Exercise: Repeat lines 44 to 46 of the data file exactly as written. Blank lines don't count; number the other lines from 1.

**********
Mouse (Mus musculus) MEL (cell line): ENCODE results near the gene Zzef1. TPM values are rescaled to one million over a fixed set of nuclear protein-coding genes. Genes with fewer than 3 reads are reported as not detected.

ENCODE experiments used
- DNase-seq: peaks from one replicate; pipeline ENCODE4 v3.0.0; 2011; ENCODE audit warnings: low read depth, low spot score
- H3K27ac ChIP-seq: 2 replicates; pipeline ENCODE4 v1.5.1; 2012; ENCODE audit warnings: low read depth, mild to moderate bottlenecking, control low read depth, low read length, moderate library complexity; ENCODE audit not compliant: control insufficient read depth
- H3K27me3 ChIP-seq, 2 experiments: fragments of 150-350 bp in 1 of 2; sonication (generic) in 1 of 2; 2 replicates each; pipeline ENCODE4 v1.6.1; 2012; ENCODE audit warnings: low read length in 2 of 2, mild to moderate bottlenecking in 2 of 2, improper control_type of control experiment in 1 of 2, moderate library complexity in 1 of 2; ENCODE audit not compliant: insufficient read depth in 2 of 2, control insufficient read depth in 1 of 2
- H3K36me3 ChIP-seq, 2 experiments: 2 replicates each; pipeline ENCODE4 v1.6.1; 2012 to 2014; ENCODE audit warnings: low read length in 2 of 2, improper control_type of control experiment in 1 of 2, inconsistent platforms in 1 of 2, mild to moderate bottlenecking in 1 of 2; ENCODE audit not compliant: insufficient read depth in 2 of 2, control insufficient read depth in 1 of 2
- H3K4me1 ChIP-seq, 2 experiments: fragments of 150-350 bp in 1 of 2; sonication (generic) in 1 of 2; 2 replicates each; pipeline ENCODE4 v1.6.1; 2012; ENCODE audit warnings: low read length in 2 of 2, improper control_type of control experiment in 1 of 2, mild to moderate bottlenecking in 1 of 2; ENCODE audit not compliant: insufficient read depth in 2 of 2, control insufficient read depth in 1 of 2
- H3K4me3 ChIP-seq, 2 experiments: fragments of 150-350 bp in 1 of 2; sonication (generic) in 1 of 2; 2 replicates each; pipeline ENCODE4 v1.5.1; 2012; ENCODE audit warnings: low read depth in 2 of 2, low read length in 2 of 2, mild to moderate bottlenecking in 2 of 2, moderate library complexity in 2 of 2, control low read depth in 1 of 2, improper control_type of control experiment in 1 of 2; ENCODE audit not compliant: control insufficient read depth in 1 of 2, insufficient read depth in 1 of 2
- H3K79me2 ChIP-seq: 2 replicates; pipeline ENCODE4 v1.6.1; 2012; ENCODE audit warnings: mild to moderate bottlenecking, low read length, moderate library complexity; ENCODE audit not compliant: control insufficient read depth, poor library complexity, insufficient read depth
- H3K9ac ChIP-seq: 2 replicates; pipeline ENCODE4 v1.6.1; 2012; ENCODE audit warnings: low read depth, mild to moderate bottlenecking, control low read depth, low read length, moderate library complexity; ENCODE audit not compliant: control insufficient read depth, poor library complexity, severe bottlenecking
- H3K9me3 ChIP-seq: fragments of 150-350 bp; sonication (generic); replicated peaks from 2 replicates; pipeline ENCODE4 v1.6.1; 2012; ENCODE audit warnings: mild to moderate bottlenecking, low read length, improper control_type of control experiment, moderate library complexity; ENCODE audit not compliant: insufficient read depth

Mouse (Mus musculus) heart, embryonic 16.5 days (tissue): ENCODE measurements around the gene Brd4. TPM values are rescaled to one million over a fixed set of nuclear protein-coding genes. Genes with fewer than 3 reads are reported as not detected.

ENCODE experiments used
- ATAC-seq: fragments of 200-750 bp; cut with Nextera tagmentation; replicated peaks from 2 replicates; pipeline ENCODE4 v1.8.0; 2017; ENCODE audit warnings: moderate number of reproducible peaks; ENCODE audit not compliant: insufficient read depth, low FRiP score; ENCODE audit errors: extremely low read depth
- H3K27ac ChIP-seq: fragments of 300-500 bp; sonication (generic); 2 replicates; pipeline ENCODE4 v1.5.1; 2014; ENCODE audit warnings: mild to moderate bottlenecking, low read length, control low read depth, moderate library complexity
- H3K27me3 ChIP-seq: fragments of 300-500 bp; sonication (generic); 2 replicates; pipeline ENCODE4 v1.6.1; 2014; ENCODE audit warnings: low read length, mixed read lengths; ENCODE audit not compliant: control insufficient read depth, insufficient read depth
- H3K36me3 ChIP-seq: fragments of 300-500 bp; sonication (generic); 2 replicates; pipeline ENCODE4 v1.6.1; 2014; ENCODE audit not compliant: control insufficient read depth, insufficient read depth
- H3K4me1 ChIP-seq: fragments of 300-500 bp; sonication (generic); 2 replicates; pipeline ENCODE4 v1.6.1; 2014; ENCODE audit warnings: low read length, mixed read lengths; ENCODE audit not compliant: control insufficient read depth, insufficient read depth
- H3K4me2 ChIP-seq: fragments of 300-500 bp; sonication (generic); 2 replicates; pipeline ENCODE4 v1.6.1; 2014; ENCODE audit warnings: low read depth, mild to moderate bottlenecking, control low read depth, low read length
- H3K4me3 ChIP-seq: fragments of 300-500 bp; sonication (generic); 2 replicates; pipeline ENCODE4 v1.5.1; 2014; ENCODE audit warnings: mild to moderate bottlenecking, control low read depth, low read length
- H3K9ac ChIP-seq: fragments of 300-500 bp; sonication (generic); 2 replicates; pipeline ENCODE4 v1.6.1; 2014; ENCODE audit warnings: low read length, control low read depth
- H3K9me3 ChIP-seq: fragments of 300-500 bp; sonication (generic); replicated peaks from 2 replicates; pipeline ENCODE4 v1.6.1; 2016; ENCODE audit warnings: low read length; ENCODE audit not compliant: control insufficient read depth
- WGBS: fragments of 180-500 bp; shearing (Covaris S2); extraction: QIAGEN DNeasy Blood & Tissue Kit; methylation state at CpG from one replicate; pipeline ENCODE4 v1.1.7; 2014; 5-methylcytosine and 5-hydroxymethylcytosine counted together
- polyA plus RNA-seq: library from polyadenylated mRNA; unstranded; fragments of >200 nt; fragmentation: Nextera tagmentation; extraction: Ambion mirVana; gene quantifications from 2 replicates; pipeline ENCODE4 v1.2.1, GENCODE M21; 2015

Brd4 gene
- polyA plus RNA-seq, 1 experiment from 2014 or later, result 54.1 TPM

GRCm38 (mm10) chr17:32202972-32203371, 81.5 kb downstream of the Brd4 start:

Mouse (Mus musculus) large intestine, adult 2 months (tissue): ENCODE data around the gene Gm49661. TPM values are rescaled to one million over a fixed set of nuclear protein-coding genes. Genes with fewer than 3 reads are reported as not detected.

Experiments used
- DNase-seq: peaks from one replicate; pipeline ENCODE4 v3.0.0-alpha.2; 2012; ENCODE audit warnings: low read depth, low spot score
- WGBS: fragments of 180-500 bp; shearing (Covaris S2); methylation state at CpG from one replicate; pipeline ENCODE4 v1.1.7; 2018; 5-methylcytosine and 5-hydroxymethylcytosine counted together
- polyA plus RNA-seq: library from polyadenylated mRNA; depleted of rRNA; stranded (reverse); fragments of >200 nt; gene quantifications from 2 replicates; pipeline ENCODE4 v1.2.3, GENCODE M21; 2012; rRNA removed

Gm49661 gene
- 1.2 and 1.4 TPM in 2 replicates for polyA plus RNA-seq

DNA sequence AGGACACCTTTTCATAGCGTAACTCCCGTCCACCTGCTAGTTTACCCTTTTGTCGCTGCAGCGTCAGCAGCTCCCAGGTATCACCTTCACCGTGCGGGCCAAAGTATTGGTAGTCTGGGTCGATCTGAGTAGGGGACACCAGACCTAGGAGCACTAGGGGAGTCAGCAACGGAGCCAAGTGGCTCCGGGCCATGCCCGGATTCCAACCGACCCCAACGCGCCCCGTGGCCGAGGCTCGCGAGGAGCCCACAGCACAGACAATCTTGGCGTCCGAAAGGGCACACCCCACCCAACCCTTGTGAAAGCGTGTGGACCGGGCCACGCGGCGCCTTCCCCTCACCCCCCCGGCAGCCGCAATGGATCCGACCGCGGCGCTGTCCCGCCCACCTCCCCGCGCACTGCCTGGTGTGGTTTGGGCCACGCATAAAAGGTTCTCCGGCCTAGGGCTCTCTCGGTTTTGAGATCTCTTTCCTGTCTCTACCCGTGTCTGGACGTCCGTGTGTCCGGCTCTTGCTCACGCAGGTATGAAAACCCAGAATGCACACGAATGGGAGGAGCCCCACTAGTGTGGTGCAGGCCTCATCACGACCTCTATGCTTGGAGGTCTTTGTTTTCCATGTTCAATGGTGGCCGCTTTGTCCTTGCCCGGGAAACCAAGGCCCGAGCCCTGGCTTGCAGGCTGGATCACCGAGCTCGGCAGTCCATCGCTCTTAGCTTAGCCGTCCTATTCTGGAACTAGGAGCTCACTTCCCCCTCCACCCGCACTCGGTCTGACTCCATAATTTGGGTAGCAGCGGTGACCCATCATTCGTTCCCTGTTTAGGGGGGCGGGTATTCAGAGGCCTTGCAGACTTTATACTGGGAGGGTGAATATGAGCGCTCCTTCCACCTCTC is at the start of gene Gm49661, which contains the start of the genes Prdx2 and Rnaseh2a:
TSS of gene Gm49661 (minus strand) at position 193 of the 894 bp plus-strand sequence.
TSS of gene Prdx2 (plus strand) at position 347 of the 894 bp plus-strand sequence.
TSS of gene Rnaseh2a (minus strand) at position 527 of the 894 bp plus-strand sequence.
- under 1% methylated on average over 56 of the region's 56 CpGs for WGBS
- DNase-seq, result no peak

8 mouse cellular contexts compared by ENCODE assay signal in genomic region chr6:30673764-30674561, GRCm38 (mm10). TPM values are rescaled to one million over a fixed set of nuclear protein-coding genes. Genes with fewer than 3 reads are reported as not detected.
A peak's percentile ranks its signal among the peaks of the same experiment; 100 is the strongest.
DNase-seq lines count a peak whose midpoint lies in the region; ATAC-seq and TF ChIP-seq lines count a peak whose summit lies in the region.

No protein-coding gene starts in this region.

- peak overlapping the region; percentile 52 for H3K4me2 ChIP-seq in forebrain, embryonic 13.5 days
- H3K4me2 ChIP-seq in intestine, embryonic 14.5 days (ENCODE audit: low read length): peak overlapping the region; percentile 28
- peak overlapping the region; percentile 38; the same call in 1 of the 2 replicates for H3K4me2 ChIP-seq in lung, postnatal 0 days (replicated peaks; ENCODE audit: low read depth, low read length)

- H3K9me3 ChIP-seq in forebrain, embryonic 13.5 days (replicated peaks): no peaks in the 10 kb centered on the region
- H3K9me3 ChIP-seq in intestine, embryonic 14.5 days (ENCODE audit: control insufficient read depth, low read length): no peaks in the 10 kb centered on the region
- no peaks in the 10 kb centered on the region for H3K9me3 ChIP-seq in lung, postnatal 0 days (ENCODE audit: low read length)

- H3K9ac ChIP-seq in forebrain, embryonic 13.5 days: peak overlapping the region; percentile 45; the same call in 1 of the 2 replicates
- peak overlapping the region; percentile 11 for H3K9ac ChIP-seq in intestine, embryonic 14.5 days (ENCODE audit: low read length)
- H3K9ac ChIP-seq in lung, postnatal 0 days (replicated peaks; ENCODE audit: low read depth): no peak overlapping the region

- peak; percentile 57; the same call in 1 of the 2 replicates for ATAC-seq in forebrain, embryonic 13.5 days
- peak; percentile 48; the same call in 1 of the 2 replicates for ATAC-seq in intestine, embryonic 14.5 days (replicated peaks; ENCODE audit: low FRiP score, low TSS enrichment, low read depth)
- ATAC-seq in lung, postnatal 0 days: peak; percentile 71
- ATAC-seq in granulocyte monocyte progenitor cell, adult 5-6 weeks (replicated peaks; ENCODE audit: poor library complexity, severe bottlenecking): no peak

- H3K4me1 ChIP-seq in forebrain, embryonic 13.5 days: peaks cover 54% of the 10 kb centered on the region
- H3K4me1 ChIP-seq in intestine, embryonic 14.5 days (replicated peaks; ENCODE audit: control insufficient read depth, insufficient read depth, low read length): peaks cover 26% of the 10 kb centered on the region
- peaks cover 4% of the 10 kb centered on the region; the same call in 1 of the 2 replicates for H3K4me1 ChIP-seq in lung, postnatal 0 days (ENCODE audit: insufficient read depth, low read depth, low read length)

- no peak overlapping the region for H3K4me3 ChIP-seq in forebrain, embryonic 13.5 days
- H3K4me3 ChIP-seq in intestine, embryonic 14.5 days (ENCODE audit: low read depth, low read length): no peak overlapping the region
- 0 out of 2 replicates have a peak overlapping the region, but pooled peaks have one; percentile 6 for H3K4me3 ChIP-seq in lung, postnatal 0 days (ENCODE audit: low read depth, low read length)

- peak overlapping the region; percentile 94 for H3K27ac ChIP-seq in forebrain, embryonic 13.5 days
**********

No protein-coding gene starts in this region.

- peak overlapping the region; percentile 52 for H3K4me2 ChIP-seq in forebrain, embryonic 13.5 days
- H3K4me2 ChIP-seq in intestine, embryonic 14.5 days (ENCODE audit: low read length): peak overlapping the region; percentile 28